5 Truths About the Working World for Zambian Programmers
1. You can’t run away from mundane hardware problems
Yeah, we get it. You spent 4 years slaving for your qualifications. You can write code that can bring down NASA. The only person who understands codes better than you is God himself.
But its impossible for Zambians to look at anything IT and not see hardware problem solver. You will be asked to lift a thousand CPUs a day because only someone with IT skills has the special hands to do that. You will be called to fix paper jams and blamed when the internet is down or when a specific webpage won’t load.
Its frustrating but there’s really no escaping it. You can kick and scream but you will never run away from it. Use it as an opportunity to learn something new. Get to know more people, how they work, how they think. Build a network. Most of all, work with a smile on your face and rush back to the real stuff.
2. There’s a weird obsession with PHP
When it comes to web development, PHP is pretty much the standard in Zambia. Don’t get me wrong, it’s an established and powerful scripting language that makes great web applications. But I’ve seen people use it for EVERYTHING. And it does have its limits.
Languages like Python and Ruby are known to make efficient applications and depending on your requirements, may be a better option. But good luck getting anyone to understand that. My advice? If you want to be a developer in Zambia, you can go far knowing PHP alone.
3. There will be an unrealistic workload
I think this is true for programmers everywhere. The thing with coding is that it’s meant to look easy. All an end user sees is a Submit button and they have no appreciation for how many lines of code are behind making that button work correctly.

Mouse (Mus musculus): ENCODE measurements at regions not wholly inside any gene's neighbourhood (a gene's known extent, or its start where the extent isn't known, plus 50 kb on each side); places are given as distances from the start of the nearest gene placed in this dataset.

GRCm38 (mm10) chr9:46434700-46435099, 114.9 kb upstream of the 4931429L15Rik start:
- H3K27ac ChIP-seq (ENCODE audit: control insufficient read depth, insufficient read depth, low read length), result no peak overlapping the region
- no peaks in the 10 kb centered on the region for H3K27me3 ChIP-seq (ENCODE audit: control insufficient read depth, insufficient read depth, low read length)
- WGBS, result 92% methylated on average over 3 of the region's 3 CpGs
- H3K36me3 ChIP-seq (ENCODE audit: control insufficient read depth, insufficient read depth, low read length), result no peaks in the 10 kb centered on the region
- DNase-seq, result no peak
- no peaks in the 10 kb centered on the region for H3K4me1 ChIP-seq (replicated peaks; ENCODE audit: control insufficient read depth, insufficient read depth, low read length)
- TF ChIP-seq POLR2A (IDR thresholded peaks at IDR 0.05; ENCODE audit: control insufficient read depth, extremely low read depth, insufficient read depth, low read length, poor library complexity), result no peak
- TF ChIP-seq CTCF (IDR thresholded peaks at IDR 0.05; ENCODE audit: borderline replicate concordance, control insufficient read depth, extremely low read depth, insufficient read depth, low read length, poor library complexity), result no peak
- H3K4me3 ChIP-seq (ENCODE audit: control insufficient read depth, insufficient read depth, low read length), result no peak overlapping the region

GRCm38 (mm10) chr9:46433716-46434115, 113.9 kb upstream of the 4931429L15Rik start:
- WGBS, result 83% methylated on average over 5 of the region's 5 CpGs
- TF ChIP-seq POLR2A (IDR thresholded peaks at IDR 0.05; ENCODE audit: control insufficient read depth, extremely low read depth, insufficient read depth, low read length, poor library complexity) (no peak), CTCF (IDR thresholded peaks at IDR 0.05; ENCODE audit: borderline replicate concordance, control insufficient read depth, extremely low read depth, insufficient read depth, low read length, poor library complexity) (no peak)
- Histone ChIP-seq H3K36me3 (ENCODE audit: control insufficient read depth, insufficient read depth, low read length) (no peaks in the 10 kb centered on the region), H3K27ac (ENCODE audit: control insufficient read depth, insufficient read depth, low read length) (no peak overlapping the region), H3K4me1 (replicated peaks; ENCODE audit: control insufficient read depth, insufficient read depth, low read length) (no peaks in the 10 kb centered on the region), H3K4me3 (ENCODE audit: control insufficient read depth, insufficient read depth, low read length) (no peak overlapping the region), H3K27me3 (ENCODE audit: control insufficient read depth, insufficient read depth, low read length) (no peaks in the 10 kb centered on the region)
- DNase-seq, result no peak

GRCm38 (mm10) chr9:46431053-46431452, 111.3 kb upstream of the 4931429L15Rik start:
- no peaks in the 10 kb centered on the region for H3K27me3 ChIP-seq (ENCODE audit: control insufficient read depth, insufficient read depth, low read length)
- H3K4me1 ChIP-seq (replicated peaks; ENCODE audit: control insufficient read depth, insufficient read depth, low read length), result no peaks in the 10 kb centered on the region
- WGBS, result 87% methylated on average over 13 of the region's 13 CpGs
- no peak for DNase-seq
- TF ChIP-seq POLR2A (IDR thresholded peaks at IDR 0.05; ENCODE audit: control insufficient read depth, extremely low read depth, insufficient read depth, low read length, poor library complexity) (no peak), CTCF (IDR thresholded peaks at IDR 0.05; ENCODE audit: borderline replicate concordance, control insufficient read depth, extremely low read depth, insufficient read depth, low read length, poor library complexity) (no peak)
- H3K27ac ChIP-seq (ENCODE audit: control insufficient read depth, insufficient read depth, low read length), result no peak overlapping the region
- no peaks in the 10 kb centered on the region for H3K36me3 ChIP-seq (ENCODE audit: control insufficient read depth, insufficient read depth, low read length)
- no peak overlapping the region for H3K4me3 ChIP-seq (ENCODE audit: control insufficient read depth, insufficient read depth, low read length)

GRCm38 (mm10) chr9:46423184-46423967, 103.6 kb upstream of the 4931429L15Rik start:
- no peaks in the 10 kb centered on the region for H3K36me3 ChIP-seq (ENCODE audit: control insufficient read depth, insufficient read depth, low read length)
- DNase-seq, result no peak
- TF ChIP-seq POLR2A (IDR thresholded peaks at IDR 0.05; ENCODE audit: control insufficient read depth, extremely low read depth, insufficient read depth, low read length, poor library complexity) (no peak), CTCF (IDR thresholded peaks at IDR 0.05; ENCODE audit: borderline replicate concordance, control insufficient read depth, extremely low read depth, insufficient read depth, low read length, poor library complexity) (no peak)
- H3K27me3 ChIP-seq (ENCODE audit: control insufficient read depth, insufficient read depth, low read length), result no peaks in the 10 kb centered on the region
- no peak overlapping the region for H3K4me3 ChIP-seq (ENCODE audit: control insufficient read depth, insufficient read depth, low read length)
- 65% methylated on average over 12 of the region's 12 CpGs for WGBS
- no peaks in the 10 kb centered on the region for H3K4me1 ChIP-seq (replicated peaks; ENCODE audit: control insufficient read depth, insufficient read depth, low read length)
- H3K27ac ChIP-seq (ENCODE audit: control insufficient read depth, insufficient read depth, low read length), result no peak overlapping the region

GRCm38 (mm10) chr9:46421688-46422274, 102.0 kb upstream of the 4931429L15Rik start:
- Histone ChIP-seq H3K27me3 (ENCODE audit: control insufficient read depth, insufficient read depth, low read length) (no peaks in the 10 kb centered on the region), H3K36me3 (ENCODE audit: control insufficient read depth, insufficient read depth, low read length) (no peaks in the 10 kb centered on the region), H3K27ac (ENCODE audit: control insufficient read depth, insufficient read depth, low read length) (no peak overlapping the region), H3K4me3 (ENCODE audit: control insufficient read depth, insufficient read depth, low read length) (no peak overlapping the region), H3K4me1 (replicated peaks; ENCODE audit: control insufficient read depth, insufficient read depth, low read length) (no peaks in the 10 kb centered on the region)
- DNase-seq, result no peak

What gets annoying is when it’s your manager who has no appreciation for the amount of work it takes for great code. So they start to think the work they give you is too easy and go on to dump ridiculous loads of work on you with even more ridiculous deadlines.
The pressure will tempt you to cut corners and cheat your way through tasks. You just won’t have the time to test fully or write quality code. It’s going to be hard to avoid the ‘as long as it runs’ attitude. Don’t let the pressure get to you.
4. You’ll make more money in freelance
If making a lot of money is your main priority and you also actually want to code, formal employment is really not where you ought to be. Honestly. There’s enough non-coding technology jobs that will get you paid well but the programming ones are not quite there yet financially.
That’s not to say you can’t be a broke freelancer. But if you play your cards right, there’s a lot of money to be made from freelancing. However, formal employment does provide a unique experience that you really can’t get from freelancing. So ask yourself, what exactly are you looking for out of a job, experience or money?
5. Smaller companies are better than bigger ones
There aren’t many big companies that do a lot of real programming in Zambia. You would mainly find yourself maintaining existing systems without much creativity of your own.
It’s tempting to want to work for the big name companies that look great on your CV. And if that’s your priority, go for it. But for actual software development experience that will build your programming skills, smaller is better.
What has your experience been as a programmer or programming enthusiast in Zambia’s working world? Do you agree with my truths? I’d like to hear your thoughts!